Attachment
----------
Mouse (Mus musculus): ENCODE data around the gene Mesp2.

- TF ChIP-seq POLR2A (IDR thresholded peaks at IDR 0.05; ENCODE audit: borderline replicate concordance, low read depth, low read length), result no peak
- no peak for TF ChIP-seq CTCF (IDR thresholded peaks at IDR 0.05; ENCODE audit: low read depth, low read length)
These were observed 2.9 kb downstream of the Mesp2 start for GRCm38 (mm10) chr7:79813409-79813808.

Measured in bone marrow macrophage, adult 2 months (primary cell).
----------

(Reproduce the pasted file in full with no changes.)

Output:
Mouse (Mus musculus): ENCODE data around the gene Mesp2.

- TF ChIP-seq POLR2A (IDR thresholded peaks at IDR 0.05; ENCODE audit: borderline replicate concordance, low read depth, low read length), result no peak
- no peak for TF ChIP-seq CTCF (IDR thresholded peaks at IDR 0.05; ENCODE audit: low read depth, low read length)
These were observed 2.9 kb downstream of the Mesp2 start for GRCm38 (mm10) chr7:79813409-79813808.

Measured in bone marrow macrophage, adult 2 months (primary cell).